- Proponents of Medicare’s new Direct Contracting model are concerned about its short-term prospects.
- Advocates say direct contracting is a worthy and important concept, although modifications may be needed to ensure the new program meets its goals.
- Critics say the new model emphasizes profits over value.
Medicare’s Direct Contracting model, touted as representing the evolution of alternative payment models, could be shelved less than a year after getting started.
The National Association of ACOs (NAACOS) circulated a letter in support of the model Feb. 14, saying indications out of Washington, D.C., are that Xavier Becerra, secretary of the U.S. Department of Health and Human Services, is looking to terminate the model in the near future.
Any such move might merely foreshadow a revamp that would address some of the criticisms directed at the model, but NAACOS is concerned about a loss of momentum if Becerra acts.
If the model is “abruptly ended, healthcare providers would be terminated from value-based payment participation without warning, making them far less likely to invest and participate in future CMS payment models,” NAACOS wrote in a news release.
NAACOS said 222 organizations, including a number of hospitals and health systems, signed its Feb. 14 letter.
“Fix, don’t end, the Direct Contracting model,” the letter states.
The Center for Medicare & Medicaid Innovation (CMMI) launched the Global and Professional Direct Contracting (GPDC) Model in April, with 53 organizations participating. CMMI soon announced it would not accept new applications for 2022 while it considers changes. The expectation, though, has been that applications would be accepted this year for 2023.
Taking VBP to the next level
Although the Direct Contracting program has its share of detractors, value-based payment (VBP) advocates see the concept as a way to build on the gains and lessons of accountable care models.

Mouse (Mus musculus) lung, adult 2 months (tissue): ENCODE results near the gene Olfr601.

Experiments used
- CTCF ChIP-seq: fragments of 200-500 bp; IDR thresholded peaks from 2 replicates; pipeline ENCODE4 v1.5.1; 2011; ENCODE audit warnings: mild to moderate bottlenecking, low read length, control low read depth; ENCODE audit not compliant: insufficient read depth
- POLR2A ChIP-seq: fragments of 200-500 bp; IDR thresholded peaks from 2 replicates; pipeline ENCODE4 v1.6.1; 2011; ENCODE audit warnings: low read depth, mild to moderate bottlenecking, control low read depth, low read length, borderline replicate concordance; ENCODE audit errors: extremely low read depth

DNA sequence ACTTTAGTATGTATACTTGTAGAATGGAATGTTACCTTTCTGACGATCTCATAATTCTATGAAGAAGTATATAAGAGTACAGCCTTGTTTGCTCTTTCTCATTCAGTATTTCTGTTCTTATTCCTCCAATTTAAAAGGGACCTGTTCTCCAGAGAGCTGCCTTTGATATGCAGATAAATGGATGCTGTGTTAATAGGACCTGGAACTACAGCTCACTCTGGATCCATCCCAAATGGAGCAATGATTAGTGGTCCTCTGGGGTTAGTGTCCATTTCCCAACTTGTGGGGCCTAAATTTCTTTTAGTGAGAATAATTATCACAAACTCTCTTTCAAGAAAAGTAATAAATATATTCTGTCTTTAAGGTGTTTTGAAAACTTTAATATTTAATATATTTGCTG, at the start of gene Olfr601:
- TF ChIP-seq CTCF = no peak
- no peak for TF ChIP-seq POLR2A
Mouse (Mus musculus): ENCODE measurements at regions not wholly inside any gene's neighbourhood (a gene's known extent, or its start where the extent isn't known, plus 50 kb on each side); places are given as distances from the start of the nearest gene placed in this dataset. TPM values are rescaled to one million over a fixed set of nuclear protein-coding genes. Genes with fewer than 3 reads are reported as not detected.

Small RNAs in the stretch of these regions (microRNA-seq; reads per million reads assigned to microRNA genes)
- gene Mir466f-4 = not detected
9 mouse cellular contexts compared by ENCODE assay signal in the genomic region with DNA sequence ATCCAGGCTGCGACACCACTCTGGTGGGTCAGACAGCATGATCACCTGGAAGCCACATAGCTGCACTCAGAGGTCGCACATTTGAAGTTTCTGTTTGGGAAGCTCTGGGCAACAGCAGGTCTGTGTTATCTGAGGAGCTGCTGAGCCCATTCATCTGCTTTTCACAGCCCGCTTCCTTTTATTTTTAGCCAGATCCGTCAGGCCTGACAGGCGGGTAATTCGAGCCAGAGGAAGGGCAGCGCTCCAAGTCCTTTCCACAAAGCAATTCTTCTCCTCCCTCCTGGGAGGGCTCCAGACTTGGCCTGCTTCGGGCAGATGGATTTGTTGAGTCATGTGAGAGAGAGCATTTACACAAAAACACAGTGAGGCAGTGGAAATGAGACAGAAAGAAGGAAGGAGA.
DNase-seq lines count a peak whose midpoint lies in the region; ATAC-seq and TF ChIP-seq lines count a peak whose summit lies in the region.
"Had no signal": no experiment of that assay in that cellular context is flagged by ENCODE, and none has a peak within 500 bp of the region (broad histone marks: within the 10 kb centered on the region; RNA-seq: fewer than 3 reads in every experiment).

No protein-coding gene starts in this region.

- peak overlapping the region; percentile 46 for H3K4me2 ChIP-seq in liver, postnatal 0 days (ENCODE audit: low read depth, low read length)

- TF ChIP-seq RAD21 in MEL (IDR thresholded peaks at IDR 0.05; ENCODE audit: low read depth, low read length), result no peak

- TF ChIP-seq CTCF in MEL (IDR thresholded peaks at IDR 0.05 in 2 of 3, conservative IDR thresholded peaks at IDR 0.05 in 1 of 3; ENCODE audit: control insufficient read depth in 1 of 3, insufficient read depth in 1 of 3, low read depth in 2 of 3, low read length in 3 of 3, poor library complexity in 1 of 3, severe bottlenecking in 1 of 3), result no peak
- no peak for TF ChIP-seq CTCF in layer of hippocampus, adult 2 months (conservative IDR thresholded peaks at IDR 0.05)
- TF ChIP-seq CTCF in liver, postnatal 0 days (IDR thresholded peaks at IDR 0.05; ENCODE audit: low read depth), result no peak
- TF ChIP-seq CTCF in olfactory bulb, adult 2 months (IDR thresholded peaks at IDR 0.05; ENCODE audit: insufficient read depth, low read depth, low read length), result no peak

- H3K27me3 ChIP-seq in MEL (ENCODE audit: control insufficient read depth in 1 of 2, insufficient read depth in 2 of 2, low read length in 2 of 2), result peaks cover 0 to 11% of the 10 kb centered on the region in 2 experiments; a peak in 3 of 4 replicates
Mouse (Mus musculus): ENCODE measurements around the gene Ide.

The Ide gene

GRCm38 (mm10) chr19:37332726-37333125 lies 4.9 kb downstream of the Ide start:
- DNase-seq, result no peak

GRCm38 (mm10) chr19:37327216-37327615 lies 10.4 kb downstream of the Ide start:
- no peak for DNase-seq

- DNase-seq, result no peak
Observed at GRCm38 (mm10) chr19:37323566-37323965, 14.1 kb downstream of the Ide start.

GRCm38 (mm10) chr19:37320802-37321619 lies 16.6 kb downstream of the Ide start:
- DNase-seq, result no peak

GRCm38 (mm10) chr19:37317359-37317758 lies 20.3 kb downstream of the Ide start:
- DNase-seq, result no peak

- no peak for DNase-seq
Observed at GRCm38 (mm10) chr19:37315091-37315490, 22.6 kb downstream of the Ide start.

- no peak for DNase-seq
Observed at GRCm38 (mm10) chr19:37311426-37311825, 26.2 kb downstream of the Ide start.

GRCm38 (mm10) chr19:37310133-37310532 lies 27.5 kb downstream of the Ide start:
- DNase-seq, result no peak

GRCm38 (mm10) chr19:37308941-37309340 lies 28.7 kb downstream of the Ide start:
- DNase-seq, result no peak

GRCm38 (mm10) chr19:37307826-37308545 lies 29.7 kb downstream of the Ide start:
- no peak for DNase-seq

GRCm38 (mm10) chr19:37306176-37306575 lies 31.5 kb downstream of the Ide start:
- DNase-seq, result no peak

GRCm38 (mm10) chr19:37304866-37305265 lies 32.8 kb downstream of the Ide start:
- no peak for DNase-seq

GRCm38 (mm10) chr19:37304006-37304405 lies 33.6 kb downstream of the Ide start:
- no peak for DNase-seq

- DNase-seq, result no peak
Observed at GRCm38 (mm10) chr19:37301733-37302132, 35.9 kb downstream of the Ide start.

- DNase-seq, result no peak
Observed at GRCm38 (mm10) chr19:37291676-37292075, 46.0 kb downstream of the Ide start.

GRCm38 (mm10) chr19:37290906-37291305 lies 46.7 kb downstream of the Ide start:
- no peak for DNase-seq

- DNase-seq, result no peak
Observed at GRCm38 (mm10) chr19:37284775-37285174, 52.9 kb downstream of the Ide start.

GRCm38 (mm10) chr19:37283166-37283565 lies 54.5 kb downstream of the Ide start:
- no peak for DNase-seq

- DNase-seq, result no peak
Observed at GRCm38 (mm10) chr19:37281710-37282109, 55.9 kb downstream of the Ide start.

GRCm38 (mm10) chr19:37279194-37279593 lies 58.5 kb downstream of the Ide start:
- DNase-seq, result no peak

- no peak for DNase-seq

“It’s an important step in the right direction because it creates a very different financial incentive environment in which the providers have to operate,” Francois de Brantes, senior vice president for commercial business development with Signify Health, said during an interview in November. “The notion of delegating payment and risk to providers and encouraging them to subcontract with others, including specialty care providers, really makes a ton of sense.”
The program resembles Medicare Advantage in the incentives and flexibilities it makes available to manage the cost and quality of care. The difference is that Direct Contracting offers those opportunities directly to providers, among other entities.
“It’s not that you can’t reduce costs in Medicare,” de Brantes said. “You just have to really manage it — manage the spend, manage the network, engage with providers and get it done. Direct Contracting actually creates that environment for providers to do this on their own without a Medicare [Advantage] plan having to do it.”
Referring to CMMI’s recently stated goal of ensuring all Medicare beneficiaries are in an accountable care relationship by 2030, de Brantes said he can’t see a way to do that “without doubling down, tripling down on Direct Contracting.”